I am afraid that in Belarus they might put me in jail.

— Belarus sprinter Kristina Timanovskaya said after she announced on Instagram Sunday she was seeking protection from Japan after Belarusian authorities tried to forcibly send her home. The athlete had criticized her coaches for registering her for the wrong event at the Olympics. On Monday, the International Olympic Committee announced it had taken measures against the Belarusian committee in the run-up to the Games.

Newsletter by Anne-Sophie Goninet, Bertrand Hauger, and Meike Eijsberg

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How Brazil's Evangelical Surge Threatens Survival Of Native Afro-Brazilian Faith

Followers of the Afro-Brazilian Umbanda religion in four traditional communities in the country’s northeast are resisting pressure to convert to evangelical Christianity.

image of Abel José, an Umbanda priest

Abel José, an Umbanda priest

Agencia Publica
Géssica Amorim

Among a host of images of saints and Afro-Brazilian divinities known as orixás, Abel José, 42, an Umbanda priest, lights some candles, picks up his protective beads and adjusts the straw hat that sits atop his head. He is preparing to treat four people from neighboring villages who have come to his house in search of spiritual help and treatment for health ailments.

The meeting takes place discreetly, in a small room that has been built in the back of the garage of his house. Abel lives in the quilombo of Sítio Bredos, home to 135 families. The community, located in the municipality of Betânia of Brazil’s northeastern state of Pernambuco, is one of the municipality’s four remaining communities that have been certified as quilombos, the word used to refer to communities formed in the colonial era by enslaved Africans and/or their descendents.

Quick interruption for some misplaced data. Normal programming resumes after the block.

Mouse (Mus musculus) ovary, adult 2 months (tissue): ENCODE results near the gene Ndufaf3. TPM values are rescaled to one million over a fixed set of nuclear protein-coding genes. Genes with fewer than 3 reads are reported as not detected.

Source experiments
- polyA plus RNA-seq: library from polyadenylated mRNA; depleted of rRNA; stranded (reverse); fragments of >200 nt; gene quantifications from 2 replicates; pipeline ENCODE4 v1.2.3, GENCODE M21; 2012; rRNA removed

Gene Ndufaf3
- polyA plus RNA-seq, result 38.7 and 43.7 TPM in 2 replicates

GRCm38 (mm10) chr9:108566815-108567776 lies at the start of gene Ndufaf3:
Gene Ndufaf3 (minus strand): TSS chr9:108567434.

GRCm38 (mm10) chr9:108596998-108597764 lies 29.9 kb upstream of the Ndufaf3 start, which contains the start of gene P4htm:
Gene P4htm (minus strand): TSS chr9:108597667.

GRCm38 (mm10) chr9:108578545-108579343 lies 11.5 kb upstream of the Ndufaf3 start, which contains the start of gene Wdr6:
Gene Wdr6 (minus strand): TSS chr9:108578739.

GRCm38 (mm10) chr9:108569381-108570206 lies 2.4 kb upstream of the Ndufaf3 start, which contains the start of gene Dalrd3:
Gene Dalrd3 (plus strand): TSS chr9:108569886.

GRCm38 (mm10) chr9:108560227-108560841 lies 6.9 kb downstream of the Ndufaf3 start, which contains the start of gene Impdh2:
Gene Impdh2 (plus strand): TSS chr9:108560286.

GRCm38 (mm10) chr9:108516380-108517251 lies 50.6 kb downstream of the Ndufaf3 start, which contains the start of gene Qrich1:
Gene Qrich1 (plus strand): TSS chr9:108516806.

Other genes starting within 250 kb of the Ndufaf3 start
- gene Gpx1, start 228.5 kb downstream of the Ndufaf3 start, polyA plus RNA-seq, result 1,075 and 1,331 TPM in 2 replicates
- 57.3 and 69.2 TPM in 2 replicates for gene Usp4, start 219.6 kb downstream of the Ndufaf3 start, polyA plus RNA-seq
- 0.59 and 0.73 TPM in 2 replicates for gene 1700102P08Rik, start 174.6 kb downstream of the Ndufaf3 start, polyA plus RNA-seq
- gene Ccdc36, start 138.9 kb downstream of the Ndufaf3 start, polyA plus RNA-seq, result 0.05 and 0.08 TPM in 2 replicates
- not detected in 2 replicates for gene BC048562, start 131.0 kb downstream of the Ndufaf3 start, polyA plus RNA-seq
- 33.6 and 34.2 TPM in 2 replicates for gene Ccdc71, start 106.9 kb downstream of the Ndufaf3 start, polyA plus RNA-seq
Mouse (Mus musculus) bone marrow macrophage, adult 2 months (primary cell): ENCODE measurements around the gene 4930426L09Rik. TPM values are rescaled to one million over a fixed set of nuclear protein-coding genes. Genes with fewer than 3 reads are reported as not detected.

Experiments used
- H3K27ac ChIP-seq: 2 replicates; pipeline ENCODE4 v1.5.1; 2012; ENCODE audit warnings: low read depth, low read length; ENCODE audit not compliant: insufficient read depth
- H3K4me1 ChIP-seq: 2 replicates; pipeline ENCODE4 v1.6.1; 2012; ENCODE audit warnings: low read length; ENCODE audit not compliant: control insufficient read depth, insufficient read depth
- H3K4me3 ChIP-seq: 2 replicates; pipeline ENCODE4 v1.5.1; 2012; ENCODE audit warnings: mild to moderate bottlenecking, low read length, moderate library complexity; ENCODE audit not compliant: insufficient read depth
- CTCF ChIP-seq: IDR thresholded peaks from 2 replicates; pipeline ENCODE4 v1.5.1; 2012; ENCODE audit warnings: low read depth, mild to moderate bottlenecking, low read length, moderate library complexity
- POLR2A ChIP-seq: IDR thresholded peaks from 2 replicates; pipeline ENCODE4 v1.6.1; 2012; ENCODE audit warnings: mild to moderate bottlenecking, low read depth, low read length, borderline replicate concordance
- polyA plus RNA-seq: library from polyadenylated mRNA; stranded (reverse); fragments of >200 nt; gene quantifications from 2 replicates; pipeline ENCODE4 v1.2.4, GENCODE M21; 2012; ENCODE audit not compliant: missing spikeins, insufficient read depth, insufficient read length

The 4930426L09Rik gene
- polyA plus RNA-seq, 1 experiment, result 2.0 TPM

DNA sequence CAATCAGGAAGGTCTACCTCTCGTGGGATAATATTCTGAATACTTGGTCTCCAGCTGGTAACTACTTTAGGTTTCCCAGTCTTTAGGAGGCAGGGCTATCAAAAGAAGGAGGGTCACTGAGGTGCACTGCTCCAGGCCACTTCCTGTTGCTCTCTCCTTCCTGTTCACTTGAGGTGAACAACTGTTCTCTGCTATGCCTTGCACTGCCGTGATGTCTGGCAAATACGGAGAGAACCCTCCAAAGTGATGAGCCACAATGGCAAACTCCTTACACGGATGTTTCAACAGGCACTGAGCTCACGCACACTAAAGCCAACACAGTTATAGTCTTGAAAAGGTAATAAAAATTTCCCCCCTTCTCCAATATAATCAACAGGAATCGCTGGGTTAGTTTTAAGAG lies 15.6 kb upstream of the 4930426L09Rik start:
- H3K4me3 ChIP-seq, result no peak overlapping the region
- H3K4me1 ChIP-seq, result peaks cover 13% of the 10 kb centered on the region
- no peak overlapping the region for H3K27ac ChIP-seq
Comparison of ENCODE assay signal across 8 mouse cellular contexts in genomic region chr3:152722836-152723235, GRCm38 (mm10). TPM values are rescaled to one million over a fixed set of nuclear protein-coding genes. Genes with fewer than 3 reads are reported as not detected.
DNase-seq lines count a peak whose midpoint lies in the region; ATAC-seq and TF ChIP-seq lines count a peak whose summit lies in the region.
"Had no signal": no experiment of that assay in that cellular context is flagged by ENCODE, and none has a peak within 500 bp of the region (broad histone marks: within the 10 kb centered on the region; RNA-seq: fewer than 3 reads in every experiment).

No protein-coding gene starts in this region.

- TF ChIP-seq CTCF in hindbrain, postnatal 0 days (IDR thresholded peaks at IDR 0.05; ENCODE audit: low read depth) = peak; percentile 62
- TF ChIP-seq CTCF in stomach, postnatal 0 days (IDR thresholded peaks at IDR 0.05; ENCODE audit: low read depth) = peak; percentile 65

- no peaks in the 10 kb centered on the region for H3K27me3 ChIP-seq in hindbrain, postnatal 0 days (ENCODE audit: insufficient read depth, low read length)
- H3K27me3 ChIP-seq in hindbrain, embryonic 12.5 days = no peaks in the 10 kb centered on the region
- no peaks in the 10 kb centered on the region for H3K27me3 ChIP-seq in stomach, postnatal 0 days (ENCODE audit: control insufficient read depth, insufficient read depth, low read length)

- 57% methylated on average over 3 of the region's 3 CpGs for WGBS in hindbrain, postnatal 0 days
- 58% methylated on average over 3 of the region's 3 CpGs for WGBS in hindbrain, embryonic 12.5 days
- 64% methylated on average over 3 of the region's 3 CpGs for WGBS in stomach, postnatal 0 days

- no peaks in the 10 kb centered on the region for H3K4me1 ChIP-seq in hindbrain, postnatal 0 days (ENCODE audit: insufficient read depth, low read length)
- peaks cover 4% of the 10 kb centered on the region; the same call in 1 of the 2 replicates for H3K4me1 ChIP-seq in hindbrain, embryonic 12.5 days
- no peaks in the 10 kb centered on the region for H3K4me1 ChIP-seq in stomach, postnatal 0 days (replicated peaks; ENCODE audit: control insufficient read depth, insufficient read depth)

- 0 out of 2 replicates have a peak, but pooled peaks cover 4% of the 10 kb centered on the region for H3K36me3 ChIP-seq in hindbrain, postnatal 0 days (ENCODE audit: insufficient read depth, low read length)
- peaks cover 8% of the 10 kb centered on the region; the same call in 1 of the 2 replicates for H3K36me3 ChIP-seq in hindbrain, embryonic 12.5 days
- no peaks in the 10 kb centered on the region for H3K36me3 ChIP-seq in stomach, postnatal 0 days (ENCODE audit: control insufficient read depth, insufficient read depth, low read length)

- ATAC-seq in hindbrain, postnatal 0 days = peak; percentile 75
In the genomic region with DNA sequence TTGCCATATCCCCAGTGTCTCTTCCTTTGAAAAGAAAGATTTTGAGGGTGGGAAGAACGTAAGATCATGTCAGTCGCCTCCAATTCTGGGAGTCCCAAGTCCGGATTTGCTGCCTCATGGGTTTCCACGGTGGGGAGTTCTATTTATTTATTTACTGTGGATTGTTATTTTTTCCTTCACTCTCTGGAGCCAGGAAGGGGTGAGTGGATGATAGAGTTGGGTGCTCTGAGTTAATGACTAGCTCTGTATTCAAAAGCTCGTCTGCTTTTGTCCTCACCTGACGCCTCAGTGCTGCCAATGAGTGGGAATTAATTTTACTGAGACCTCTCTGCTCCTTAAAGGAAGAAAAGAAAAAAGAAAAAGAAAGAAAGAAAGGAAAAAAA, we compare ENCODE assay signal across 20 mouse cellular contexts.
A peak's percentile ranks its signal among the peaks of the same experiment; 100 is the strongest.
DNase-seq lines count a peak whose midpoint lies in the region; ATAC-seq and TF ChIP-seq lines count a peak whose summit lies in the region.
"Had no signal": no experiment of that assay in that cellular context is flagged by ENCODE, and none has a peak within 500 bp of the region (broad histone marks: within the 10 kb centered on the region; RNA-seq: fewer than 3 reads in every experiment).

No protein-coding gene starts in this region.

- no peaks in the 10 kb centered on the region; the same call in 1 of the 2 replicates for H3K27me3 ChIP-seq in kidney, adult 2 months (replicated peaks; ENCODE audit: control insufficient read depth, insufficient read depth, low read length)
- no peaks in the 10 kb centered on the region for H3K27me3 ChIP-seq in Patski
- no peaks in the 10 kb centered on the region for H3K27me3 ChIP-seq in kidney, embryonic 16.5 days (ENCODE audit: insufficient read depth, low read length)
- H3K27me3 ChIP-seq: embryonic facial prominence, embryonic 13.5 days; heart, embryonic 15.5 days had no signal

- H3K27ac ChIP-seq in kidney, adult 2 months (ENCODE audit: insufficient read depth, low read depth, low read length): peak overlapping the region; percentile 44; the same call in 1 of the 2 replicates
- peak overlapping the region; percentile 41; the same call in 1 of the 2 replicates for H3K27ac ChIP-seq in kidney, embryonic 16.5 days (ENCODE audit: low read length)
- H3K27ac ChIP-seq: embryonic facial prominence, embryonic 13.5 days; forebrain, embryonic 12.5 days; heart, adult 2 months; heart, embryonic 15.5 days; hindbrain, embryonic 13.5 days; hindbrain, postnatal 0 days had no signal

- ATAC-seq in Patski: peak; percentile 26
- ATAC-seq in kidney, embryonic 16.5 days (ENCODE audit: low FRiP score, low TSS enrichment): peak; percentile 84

In these villages there are almost no residents who still follow traditional Afro-Brazilian religions. Abel, Seu Joaquim Firmo and Dona Maura Maria da Silva are the sole remaining followers of Umbanda in the communities in which they live. A wave of evangelical missionary activity has taken hold of Betânia’s quilombos ever since the first evangelical church belonging to the Assembleia de Deus group was built in the quilombo of Bredos around 20 years ago. Since then, other evangelical, pentecostal, and neo-pentecostal churches and congregations have established themselves in the area. Today there are now nine temples spread among the four communities, home to roughly 900 families.

The temples belong to the Assembleia de Deus, the Seventh-day Adventist Church, and the World Church of God's Power, the latter of which has over 6,000 temples spread across Brazil and was founded by the apostle and televangelist Valdemiro Santiago, who became infamous during the pandemic for trying to sell beans that he had blessed as a Covid-19 cure. Assembleia de Deus alone, who are the largest pentecostal denomination in the world, have built five churches in Betânia’s quilombos.